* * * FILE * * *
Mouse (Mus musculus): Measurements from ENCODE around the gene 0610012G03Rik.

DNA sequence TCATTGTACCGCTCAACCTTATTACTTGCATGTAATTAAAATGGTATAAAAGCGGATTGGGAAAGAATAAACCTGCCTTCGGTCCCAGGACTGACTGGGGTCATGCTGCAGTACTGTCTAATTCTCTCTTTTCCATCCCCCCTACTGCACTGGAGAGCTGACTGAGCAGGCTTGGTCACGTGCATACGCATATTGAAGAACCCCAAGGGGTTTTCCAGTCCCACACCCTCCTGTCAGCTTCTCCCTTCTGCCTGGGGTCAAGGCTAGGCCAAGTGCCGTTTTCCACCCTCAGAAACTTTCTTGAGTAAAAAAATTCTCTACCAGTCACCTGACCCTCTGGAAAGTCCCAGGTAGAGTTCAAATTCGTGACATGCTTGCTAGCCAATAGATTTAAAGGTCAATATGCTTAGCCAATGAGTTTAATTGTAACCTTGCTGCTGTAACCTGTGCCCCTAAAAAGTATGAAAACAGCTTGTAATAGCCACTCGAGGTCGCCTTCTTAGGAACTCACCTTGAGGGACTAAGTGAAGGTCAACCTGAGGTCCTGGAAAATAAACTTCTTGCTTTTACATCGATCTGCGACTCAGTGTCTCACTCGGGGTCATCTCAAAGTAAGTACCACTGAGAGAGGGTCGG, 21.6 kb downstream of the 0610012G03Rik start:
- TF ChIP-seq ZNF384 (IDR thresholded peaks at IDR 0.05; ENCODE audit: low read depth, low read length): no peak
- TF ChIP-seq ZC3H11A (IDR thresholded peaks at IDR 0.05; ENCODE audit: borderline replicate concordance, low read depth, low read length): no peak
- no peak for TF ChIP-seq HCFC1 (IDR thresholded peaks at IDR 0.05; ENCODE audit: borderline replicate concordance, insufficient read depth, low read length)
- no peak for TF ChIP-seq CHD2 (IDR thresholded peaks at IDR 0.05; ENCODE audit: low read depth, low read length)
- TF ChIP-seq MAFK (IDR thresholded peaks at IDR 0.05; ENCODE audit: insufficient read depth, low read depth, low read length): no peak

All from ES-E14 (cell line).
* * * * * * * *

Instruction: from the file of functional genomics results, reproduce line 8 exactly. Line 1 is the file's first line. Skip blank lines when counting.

All from ES-E14 (cell line).